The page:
The delightful Wendy Padbury as Zoe Heriot

The delightful Wendy Padbury as Zoe Heriot

The moral that I took from The Krotons were the dangers of indoctrination and limitations to free scientific enquiry.  The Gonds had been in a state of self-perpetuating slavery to the Krotons for thousands of years.  They were educated by machines created by the Krotons and forbidden to study chemistry.  As the Doctor noted, there were tremendous gaps in the Gonds’ knowledge.  He asked why the Gonds had never thought to question why the prohibition on chemistry existed.  That people would be educated by machines in the future was a prediction considered several times in 1960’s Doctor Who. The First Doctor’s companion Vicki, an orphan from the 25th Century, had been educated for only one hour a week on machines and considered the History teacher Barbara’s 1963 curriculum to be infantile.  The manner of Zoe’s education is unclear, however as a product of City’s Educational institution she, like the Krotons, had enormous gaps in her knowledge.  Whilst able to undertake mental calculations in a second, she was bereft of social skills.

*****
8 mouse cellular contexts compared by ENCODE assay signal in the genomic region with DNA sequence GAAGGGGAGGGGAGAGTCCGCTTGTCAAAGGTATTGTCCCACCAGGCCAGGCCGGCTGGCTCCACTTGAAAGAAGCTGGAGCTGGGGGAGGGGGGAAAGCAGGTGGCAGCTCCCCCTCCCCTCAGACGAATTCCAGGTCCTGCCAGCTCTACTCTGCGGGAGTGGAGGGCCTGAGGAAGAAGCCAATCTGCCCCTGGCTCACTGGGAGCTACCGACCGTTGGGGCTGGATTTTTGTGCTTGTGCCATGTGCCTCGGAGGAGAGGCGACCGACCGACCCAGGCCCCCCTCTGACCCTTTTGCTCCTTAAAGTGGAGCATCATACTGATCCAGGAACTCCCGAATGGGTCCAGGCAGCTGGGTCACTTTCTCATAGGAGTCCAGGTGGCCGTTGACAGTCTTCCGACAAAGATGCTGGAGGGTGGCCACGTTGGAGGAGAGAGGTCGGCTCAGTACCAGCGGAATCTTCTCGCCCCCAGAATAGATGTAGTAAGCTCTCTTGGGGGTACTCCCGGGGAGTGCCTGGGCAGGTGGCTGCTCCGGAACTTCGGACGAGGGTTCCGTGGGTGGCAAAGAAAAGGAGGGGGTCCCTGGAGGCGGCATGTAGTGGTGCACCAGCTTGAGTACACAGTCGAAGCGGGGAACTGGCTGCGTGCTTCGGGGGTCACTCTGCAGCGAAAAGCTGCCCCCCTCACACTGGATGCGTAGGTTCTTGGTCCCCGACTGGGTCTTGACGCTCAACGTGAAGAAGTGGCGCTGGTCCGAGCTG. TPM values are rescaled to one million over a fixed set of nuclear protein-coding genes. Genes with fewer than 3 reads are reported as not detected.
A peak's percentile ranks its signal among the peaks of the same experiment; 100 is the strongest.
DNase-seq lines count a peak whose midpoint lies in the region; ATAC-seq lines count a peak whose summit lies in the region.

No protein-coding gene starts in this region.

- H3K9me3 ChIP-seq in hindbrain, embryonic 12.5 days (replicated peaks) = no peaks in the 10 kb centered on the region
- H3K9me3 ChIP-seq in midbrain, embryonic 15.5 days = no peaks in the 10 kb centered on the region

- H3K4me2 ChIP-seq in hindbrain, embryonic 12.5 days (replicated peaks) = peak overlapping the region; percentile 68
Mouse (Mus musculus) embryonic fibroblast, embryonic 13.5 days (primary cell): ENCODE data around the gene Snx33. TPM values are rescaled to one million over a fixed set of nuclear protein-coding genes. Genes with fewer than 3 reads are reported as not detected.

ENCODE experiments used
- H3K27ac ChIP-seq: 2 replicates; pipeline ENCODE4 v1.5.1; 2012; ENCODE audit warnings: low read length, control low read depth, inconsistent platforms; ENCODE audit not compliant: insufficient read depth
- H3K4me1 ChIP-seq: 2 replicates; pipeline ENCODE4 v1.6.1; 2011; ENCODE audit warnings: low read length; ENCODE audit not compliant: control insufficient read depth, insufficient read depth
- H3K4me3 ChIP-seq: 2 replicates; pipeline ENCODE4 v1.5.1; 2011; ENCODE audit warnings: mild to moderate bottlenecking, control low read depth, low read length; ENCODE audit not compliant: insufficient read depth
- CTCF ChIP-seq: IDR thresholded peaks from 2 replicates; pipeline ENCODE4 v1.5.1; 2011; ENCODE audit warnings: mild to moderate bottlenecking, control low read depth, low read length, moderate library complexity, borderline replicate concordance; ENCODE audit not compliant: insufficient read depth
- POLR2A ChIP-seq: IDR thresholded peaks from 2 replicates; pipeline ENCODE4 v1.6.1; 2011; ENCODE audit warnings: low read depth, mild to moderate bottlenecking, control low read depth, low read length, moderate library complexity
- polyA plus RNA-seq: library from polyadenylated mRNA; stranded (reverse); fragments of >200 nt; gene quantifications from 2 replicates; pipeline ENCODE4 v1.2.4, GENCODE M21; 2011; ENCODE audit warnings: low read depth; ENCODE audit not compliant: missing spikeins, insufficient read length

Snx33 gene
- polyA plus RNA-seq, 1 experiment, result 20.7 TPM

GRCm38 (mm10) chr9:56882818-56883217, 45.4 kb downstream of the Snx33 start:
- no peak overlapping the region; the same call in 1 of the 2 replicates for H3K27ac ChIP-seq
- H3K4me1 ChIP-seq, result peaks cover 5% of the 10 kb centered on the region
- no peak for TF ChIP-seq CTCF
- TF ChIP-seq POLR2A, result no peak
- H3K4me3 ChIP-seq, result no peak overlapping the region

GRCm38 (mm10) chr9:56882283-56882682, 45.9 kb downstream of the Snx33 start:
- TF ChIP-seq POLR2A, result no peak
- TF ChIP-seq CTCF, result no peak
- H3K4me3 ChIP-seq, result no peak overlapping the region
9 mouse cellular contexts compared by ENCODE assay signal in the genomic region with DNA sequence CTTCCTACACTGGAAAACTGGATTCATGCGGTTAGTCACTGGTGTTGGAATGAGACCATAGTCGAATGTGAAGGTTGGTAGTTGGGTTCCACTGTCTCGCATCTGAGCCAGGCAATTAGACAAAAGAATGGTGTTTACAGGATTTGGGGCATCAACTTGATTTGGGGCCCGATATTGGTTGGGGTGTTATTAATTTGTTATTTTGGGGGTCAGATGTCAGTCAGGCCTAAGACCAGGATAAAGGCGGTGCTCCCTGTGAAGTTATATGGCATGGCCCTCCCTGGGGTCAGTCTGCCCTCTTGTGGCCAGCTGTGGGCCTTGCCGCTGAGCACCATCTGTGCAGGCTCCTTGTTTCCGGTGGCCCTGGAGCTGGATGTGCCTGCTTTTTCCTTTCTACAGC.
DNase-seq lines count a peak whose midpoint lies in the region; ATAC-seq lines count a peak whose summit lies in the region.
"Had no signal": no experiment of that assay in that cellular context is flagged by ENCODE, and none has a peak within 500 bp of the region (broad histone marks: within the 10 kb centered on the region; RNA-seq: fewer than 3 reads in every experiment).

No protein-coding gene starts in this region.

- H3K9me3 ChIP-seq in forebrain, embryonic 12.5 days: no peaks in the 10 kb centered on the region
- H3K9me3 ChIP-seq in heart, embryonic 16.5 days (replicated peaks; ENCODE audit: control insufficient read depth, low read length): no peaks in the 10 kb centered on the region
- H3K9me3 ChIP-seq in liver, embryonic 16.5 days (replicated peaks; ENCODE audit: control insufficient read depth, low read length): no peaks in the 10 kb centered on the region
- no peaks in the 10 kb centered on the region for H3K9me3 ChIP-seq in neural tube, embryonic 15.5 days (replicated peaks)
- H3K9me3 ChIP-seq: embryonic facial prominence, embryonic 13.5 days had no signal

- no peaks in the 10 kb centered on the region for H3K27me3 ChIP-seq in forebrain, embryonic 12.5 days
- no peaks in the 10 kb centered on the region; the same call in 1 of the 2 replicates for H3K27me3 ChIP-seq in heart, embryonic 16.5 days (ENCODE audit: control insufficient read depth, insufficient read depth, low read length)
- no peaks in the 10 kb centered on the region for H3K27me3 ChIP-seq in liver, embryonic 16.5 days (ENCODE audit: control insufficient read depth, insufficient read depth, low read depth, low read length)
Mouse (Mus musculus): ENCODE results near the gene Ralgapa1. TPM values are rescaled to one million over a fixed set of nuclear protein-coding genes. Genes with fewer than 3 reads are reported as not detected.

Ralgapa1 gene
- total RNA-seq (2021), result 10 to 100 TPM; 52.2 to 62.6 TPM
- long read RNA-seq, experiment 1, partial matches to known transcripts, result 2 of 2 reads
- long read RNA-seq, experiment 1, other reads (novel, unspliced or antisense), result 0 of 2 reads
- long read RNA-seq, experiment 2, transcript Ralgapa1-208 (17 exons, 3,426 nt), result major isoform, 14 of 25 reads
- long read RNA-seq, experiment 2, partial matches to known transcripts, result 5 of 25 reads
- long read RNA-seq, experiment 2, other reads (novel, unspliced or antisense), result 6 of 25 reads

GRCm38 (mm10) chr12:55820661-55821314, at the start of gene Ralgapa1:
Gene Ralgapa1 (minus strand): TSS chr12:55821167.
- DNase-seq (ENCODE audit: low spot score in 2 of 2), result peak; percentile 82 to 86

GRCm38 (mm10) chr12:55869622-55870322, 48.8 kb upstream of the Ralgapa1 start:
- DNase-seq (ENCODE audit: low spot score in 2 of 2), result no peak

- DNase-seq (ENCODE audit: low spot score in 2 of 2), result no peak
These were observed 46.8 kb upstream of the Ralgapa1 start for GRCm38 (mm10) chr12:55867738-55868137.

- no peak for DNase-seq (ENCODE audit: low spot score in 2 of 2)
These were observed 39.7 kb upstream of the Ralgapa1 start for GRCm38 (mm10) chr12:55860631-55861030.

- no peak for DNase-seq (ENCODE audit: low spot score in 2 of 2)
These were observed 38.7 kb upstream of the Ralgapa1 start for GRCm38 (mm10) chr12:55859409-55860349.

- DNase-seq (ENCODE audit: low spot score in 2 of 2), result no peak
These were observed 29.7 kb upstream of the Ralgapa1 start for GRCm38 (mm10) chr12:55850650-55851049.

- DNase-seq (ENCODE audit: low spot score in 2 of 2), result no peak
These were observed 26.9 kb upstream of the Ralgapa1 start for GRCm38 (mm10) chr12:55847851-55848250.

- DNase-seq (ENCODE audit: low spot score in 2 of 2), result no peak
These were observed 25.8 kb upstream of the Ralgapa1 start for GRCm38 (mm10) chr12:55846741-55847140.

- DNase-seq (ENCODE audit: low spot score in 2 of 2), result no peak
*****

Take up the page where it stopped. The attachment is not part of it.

The Gonds have been in self perpetuating slavery to the Krotons for thousands of years

The Gonds have been in self perpetuating slavery to the Krotons for thousands of years

The 1960’s fear of educational indoctrination would most certainly have had its genesis in the Nazi’s brainwashing of the German people.  Technophobia is also likely to have been influential. Distain for computers was evident in The War Machines and The Invasion. In the latter the Doctor loudly proclaimed his hatred for computers on several occasions.  The Luddite-like smashing of the Kroton’s educational machines by a group of Gonds further evidences this fear of technology.